Dial your Rep. now at 202-224-3121 and make sure they have signed the Schakowsky letter that supports diplomacy with Iran.  If they have, thank them.  If not urge them to do so soon before the letter is sent.

We’re on the verge of a historic breakthrough for peace. As the letter states: “This issue is above politics. The stakes are too great, and the alternatives are too dire.”

Please call today!

Humbly for Peace,

Paul Kawika Martin
Political Director
Peace Action

P.S. Call your Rep. today at 202-224-3121 and ask them if they have signed the Schakowsky letter that supports the current negotiations with Iran.  If they have, thank them.  If not urge them to do so soon before the letter is sent.  Then, forward this important email to your friends, family and colleagues.


Thoughts on the way forward for the Iran nuclear deal

April 16, 2015

Geneseo chapter

-Kevin Martin, Executive Director

Starting with a great statement by journalist Robert Parry:

“The April 2 framework agreement with Iran represents more than just a diplomatic deal to prevent nuclear proliferation in the Middle East. It marks a crossroad that offers a possible path for the American Republic to regain its footing and turn away from endless war.”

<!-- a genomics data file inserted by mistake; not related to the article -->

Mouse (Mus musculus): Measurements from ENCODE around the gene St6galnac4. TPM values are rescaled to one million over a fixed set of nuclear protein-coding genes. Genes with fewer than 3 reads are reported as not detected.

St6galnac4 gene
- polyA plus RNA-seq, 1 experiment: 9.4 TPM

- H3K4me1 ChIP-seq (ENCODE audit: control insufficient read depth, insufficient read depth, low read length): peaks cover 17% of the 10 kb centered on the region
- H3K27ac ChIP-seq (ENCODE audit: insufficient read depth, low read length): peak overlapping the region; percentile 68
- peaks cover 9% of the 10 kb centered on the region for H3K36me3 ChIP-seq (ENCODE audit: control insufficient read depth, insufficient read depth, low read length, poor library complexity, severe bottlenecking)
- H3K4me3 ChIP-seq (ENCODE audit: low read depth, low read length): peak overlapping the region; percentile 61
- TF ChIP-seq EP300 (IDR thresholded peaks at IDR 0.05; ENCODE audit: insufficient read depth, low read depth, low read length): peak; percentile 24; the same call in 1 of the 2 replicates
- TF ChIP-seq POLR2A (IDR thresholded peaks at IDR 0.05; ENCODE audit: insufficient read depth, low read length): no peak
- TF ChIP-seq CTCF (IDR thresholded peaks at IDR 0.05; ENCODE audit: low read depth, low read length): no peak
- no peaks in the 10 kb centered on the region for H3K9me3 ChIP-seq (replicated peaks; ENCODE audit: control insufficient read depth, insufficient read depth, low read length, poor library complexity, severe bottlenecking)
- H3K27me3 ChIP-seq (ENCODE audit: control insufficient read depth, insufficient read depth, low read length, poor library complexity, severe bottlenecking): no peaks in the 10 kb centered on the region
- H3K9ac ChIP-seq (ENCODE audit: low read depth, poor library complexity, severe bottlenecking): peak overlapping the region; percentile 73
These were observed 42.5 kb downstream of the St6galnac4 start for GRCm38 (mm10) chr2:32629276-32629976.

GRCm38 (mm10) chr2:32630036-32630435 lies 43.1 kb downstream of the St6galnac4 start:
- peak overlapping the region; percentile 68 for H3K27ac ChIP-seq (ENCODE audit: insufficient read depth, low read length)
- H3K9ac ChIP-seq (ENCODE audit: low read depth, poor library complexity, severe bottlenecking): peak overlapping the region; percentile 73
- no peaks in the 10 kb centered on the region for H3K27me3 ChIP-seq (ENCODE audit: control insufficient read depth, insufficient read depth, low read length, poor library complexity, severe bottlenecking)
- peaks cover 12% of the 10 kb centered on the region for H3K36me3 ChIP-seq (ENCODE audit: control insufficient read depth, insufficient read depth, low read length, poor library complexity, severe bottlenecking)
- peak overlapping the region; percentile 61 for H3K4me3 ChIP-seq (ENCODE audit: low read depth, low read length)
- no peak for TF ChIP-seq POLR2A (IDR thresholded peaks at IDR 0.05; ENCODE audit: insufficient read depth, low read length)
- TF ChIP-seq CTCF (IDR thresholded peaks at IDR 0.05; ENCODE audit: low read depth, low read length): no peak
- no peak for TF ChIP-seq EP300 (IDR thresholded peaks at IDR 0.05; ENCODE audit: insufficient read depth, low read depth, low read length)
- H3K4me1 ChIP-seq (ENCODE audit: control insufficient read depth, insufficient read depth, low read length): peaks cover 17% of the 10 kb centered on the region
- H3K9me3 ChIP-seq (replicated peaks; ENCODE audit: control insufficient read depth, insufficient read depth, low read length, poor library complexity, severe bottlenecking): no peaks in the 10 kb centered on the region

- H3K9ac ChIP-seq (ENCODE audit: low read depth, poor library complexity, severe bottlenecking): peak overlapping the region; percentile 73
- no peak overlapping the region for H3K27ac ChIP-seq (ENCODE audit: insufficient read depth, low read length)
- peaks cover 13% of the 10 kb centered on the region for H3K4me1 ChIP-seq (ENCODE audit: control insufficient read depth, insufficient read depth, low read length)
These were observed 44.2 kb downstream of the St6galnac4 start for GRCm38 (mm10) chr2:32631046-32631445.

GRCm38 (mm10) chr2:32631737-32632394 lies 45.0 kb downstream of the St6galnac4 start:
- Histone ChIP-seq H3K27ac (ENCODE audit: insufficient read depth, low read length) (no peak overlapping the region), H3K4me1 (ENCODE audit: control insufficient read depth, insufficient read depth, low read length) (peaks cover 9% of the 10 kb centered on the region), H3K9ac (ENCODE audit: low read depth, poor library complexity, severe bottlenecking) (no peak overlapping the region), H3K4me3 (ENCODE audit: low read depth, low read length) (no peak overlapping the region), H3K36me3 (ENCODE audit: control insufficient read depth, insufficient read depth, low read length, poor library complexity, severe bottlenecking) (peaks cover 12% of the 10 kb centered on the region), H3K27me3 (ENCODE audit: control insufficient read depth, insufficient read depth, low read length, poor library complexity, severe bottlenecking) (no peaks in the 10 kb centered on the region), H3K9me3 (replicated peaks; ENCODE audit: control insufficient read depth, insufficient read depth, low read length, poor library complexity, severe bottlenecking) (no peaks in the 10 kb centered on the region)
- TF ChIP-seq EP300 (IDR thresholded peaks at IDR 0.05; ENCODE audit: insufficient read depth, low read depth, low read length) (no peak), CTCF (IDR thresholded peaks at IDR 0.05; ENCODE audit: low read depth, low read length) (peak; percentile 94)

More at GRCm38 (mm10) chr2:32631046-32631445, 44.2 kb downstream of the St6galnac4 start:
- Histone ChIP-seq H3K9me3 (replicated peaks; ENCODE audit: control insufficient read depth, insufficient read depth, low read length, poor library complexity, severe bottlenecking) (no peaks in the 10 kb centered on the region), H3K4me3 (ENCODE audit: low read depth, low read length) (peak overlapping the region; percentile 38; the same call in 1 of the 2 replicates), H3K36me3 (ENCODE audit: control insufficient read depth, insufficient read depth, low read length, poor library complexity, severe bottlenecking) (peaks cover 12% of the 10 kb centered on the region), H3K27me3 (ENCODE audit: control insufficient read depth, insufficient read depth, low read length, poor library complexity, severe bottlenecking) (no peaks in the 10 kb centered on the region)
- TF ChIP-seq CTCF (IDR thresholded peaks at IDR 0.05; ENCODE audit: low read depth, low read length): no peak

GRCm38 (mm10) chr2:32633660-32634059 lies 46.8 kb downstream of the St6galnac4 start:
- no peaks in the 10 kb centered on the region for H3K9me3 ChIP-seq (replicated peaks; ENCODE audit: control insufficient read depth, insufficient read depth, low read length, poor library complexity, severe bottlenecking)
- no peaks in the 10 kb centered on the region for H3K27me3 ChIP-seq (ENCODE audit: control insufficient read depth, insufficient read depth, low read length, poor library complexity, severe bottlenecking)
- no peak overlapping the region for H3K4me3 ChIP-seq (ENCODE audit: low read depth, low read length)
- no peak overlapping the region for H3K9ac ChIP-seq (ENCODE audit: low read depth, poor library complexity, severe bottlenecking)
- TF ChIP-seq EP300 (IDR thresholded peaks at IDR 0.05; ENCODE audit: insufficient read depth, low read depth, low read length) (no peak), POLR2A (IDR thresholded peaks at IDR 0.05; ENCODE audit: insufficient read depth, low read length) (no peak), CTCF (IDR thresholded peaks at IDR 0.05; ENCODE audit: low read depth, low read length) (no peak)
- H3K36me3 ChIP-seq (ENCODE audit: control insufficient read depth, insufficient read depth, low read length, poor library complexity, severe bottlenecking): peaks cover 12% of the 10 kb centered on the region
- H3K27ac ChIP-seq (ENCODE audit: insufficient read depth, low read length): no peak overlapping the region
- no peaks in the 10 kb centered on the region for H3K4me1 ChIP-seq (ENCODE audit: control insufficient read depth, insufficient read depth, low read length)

Now some musings about our message focus and framing moving forward:

1. While we need to continue arguing the merits of a nuclear deal with Iran from various angles, I think it’s time to be a bit assumptive, play some offense, and help create an air of inevitability, which can help us dig in more on the politics, which are clearly going to be more important than the policy. The argument goes something like this:

“Like it or not, a nuclear deal with Iran is extremely likely to happen. Iran, the Obama Administration, P5+1 and international community has invested too much for it to fall apart at this point. Just about the only way a deal could get scuttled is by the U.S. Congress.  How could that happen? Who would benefit, or perhaps better asked as in whose interests would killing the deal be?

Most Republicans want to kill anything that has Obama’s name on it out of blind partisan loathing. No news flash there. But we shouldn’t let them off the hook. When push comes to shove, to they really want to undermine the President of the United States for their partisan gain, or for their perceived notion of the interests of Israel or Saudi Arabia? I don’t see the harm in raising those questions, not likely to move them, but to help isolate them if they don’t budge.